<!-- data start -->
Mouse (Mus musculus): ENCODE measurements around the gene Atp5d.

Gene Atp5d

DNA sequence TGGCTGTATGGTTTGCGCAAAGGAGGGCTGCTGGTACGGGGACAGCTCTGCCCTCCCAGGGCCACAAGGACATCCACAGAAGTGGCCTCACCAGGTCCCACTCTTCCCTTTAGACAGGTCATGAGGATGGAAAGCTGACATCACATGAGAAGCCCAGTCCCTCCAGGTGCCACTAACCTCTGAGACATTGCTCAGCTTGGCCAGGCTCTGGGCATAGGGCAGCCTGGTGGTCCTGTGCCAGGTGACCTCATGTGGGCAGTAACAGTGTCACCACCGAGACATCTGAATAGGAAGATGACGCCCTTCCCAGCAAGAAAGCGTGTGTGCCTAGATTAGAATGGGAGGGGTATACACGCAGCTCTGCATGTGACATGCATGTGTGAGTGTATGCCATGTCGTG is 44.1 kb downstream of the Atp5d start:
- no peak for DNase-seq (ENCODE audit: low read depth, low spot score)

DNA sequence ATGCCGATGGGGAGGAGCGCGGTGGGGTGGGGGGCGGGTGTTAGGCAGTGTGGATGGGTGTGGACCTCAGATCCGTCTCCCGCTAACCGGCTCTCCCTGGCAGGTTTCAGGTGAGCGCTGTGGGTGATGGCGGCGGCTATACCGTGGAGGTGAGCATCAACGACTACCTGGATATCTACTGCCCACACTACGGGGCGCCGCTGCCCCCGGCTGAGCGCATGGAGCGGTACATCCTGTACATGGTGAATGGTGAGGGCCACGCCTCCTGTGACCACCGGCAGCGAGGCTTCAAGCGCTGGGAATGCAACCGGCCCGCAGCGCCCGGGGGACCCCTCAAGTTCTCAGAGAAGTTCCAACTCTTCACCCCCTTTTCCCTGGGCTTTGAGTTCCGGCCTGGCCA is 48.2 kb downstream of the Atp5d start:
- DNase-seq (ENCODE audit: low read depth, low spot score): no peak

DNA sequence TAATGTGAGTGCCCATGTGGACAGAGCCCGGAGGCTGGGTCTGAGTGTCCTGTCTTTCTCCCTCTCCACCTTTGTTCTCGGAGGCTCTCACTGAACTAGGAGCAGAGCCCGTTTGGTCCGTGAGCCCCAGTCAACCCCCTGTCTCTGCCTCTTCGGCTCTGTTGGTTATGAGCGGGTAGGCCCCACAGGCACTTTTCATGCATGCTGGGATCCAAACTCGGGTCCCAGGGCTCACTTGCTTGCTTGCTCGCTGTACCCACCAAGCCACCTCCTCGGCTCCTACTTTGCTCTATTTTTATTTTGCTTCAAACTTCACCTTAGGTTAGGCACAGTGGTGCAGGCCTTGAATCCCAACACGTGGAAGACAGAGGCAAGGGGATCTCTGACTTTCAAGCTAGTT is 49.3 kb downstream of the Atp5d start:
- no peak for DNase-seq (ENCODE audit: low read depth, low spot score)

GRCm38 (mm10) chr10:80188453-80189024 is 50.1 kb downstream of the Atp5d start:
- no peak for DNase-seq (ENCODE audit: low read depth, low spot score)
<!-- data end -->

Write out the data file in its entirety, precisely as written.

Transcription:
Mouse (Mus musculus): ENCODE measurements around the gene Atp5d.

Gene Atp5d

DNA sequence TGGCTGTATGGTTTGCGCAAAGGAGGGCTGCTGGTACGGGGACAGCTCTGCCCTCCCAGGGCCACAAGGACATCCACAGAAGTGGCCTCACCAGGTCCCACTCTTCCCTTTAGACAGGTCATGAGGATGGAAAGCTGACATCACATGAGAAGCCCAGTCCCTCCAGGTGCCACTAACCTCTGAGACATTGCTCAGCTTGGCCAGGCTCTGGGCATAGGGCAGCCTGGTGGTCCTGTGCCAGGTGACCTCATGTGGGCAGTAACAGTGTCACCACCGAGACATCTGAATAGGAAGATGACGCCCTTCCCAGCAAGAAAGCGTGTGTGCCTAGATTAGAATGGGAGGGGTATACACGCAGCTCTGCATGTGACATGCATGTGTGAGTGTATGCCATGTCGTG is 44.1 kb downstream of the Atp5d start:
- no peak for DNase-seq (ENCODE audit: low read depth, low spot score)

DNA sequence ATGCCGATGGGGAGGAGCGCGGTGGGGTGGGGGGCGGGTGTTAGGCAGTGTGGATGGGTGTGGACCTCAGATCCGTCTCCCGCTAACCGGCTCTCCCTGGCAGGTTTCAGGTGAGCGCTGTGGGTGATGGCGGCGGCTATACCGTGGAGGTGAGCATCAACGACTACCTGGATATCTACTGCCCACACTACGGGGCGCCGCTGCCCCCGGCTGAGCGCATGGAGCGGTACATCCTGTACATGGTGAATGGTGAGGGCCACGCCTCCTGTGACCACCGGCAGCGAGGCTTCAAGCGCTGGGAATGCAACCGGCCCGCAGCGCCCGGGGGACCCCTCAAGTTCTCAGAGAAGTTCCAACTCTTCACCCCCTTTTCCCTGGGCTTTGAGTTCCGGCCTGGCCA is 48.2 kb downstream of the Atp5d start:
- DNase-seq (ENCODE audit: low read depth, low spot score): no peak

DNA sequence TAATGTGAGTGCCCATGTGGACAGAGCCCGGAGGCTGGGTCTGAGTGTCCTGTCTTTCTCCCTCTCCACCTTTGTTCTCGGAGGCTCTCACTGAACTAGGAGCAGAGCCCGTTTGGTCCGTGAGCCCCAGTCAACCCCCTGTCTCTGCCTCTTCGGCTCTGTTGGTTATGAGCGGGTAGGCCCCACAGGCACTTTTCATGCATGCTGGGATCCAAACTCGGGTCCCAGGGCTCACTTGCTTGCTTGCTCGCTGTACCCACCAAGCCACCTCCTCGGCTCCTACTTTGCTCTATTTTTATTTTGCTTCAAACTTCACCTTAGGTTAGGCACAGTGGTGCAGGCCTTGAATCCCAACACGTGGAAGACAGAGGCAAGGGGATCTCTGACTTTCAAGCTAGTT is 49.3 kb downstream of the Atp5d start:
- no peak for DNase-seq (ENCODE audit: low read depth, low spot score)

GRCm38 (mm10) chr10:80188453-80189024 is 50.1 kb downstream of the Atp5d start:
- no peak for DNase-seq (ENCODE audit: low read depth, low spot score)